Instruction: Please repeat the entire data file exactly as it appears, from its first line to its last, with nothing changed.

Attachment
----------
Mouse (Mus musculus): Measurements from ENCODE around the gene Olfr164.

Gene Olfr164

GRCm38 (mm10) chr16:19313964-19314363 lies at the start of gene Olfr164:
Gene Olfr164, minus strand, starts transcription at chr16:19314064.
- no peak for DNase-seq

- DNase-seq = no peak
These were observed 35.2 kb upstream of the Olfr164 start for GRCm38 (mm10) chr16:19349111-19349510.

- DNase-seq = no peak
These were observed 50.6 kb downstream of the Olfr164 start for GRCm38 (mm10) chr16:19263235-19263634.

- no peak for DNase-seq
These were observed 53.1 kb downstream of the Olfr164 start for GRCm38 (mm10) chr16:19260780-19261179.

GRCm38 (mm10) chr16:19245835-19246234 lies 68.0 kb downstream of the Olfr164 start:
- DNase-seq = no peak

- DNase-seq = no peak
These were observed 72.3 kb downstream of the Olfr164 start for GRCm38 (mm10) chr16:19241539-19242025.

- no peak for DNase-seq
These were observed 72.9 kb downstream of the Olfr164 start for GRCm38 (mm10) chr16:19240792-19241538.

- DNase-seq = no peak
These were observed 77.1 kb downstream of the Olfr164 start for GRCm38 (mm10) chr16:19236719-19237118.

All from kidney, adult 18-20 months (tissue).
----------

Mouse (Mus musculus): Measurements from ENCODE around the gene Olfr164.

Gene Olfr164

GRCm38 (mm10) chr16:19313964-19314363 lies at the start of gene Olfr164:
Gene Olfr164, minus strand, starts transcription at chr16:19314064.
- no peak for DNase-seq

- DNase-seq = no peak
These were observed 35.2 kb upstream of the Olfr164 start for GRCm38 (mm10) chr16:19349111-19349510.

- DNase-seq = no peak
These were observed 50.6 kb downstream of the Olfr164 start for GRCm38 (mm10) chr16:19263235-19263634.

- no peak for DNase-seq
These were observed 53.1 kb downstream of the Olfr164 start for GRCm38 (mm10) chr16:19260780-19261179.

GRCm38 (mm10) chr16:19245835-19246234 lies 68.0 kb downstream of the Olfr164 start:
- DNase-seq = no peak

- DNase-seq = no peak
These were observed 72.3 kb downstream of the Olfr164 start for GRCm38 (mm10) chr16:19241539-19242025.

- no peak for DNase-seq
These were observed 72.9 kb downstream of the Olfr164 start for GRCm38 (mm10) chr16:19240792-19241538.

- DNase-seq = no peak
These were observed 77.1 kb downstream of the Olfr164 start for GRCm38 (mm10) chr16:19236719-19237118.

All from kidney, adult 18-20 months (tissue).